- Take any appropriate action before distributing the device, which will usually include copying the information stored on the device before wiping the hard drive. For mobile phones, PRs should download any information, such as images and remove the SIM card. It is also important to check with any relevant mobile phone contract provider to see whether the contract terminates on death or any outstanding payments need to be paid.
Intellectual Property created by the Deceased
- Check whether the Deceased personally owned the rights associated with the digital assets on his device. This may be because the Deceased created the work and it was protected with IP rights. For example, the Deceased may have created literary or artistic work that he then copyrighted.
- Ascertain whether the Deceased created the work in the course of his employment. If so, the PR will need to check whether the employer owns the IP rights, pursuant to the Designs and Patents Act 1988.
- If the Deceased owned the rights, the PR will need to create a secure backup copy of the work before deleting it from the device which is to be distributed or sold. The PR should always check the terms of the Will as the Deceased may have explicitly provided for a gift of the digital asset to a beneficiary, separate from the device itself.
- In the absence of an express reference in the Will, digital assets with little or no IP value are likely to form part of the residual Estate. It is important to note that where the Deceased died intestate, digital assets will not fall within the statutory definition of ‘personal chattels’. Therefore, digital assets will not automatically pass to the surviving spouse under the intestacy rules.
Digital assets are often accessed through the online accounts set up by the Deceased, such as email and social networking accounts.
- Check what online accounts the Deceased held.
- If the PR does not have the login details to the accounts, the relevant Internet Service Provider (ISP) such as Google, Apple or Twitter may be able to assist in allowing the PR to gain access to the accounts and download any information needed to administer the Estate.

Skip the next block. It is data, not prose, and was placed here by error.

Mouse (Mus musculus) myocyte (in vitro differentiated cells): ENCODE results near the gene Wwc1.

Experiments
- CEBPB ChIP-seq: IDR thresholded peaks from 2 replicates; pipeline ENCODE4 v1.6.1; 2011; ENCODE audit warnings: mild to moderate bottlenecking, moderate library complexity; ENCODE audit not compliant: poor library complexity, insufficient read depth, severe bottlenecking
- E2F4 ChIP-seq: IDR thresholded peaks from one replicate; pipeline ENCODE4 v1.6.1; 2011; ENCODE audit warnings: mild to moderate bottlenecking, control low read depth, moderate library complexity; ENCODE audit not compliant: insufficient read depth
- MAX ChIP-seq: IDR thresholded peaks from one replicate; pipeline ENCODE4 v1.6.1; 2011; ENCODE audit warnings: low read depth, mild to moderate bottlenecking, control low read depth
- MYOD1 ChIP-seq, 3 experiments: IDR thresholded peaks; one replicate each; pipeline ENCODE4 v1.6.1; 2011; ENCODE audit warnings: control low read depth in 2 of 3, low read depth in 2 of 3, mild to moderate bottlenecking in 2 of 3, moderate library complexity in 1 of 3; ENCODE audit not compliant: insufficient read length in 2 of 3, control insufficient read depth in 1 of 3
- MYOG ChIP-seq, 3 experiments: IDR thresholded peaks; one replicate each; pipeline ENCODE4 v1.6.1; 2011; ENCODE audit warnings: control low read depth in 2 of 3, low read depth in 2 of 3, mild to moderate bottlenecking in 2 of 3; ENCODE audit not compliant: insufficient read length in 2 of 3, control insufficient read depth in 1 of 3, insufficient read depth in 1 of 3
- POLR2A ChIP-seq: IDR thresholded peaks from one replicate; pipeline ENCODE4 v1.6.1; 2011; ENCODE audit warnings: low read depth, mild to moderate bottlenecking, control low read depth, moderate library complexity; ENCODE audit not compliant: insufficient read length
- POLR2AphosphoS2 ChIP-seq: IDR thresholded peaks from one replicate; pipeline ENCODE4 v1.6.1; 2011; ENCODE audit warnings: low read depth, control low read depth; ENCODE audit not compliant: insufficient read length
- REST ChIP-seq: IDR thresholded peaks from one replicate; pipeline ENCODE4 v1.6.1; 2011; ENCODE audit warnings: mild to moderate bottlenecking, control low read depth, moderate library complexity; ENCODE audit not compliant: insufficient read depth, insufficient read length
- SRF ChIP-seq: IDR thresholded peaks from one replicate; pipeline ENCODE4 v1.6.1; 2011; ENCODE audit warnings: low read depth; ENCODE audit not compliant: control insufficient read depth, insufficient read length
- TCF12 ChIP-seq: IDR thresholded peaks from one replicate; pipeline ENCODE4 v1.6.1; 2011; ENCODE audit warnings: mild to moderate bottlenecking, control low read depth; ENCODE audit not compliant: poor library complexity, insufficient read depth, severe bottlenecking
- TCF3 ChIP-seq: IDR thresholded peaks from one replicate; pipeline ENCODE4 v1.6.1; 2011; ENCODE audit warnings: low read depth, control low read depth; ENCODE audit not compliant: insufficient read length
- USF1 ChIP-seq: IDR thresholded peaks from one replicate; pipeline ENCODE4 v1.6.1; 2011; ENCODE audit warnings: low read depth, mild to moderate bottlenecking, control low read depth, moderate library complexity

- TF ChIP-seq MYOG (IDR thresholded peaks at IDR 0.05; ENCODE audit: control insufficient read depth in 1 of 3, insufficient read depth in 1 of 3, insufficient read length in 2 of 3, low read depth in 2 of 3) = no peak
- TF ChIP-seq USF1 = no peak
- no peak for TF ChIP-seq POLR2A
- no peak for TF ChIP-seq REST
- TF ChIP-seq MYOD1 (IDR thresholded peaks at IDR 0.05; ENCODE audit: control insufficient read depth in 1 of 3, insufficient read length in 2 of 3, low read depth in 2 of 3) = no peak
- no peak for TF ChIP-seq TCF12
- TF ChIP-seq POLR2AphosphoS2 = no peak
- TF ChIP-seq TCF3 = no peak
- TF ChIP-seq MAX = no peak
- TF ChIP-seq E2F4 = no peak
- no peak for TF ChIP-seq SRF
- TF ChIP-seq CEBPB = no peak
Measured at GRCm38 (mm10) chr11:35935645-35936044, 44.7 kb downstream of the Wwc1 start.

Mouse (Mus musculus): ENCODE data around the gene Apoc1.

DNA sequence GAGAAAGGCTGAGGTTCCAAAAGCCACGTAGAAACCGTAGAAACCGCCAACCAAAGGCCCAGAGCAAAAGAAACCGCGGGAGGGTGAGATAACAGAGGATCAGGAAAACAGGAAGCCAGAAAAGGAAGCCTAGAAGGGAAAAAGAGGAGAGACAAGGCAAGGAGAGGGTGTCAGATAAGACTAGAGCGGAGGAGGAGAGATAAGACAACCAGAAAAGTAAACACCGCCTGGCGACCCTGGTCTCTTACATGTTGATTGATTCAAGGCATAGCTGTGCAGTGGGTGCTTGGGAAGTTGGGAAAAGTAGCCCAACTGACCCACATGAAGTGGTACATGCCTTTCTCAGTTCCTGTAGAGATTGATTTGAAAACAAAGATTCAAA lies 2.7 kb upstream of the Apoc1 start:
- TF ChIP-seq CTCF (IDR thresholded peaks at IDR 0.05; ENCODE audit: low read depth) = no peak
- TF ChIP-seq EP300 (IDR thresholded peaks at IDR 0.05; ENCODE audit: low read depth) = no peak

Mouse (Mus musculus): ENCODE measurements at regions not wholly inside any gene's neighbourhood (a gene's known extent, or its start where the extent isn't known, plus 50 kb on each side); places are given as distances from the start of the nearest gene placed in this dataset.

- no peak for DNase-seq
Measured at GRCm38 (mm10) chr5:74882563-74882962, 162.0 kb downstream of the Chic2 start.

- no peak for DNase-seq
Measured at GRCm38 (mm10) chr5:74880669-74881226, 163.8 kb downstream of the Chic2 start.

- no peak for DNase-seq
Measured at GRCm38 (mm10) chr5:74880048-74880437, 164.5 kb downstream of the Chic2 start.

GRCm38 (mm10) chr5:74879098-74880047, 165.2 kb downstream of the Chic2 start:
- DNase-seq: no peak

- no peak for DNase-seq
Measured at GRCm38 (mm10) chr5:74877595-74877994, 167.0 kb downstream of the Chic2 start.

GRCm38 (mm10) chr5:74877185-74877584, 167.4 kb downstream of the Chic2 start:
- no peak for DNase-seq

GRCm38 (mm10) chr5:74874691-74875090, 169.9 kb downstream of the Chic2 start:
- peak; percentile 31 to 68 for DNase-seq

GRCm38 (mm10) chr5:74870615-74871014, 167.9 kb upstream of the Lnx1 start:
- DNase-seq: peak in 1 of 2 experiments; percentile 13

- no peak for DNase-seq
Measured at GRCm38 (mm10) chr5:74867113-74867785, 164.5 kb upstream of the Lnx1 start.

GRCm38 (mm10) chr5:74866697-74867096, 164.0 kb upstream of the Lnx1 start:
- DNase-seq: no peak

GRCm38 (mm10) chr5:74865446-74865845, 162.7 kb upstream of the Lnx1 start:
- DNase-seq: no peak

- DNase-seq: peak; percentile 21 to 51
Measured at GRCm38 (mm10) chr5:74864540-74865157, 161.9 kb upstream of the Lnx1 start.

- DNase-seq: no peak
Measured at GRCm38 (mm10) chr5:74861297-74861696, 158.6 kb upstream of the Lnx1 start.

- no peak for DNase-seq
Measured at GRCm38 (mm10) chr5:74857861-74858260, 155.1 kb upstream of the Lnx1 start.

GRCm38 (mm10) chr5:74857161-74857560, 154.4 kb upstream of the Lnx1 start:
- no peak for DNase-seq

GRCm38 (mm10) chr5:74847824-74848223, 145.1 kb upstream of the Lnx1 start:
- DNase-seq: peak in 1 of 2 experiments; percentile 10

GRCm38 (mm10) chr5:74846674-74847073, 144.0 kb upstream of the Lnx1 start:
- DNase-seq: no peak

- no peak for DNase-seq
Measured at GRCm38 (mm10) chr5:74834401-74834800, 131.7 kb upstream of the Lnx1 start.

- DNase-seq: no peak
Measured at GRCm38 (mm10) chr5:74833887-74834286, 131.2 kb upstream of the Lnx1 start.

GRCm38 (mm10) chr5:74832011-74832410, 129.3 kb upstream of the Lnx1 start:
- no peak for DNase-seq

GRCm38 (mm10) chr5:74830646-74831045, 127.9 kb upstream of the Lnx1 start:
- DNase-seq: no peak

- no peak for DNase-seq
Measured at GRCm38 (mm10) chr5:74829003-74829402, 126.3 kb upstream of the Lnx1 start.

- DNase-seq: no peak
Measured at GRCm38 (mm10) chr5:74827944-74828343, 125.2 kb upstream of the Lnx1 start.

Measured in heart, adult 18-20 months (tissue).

- The ISP will also be able to provide information on what happens to the digital assets stored on an account after the death of the account holder. Often, the account will be terminated and permission granted to the authorised PR to access the content.
- Another option which is often used for social networking profiles is “memorialisation”, whereby the ISP preserves the online content created by the account holder to honour the memory of the holder following their death. Facebook profiles are often memorialised to allow friends and family to post comments on the Deceased’s profile before it is permanently removed.
When a PR is faced with distributing or selling a Deceased’s personal belongings, it is likely this will include digital devices. Clearly a brief inspection of the devices’ contents before simply disposing of it will not suffice. Rather, it is essential that a full and proper inspection of the digital assets is carried out and any appropriate action taken depending on the individual IP rights associated with the assets.
PRs have an overriding duty to exercise “reasonable care and skill” when carrying out the administration of the Deceased’s Estate (Trustee Act 2000). Seeking guidance on the correct actions to take when faced with the Deceased’s digital assets is undoubtedly a reasonable step that all PRs should take.
For more information, please contact Tony Cockayne, Partner and Head of the Disputed Wills and Trusts team at Michelmores LLP.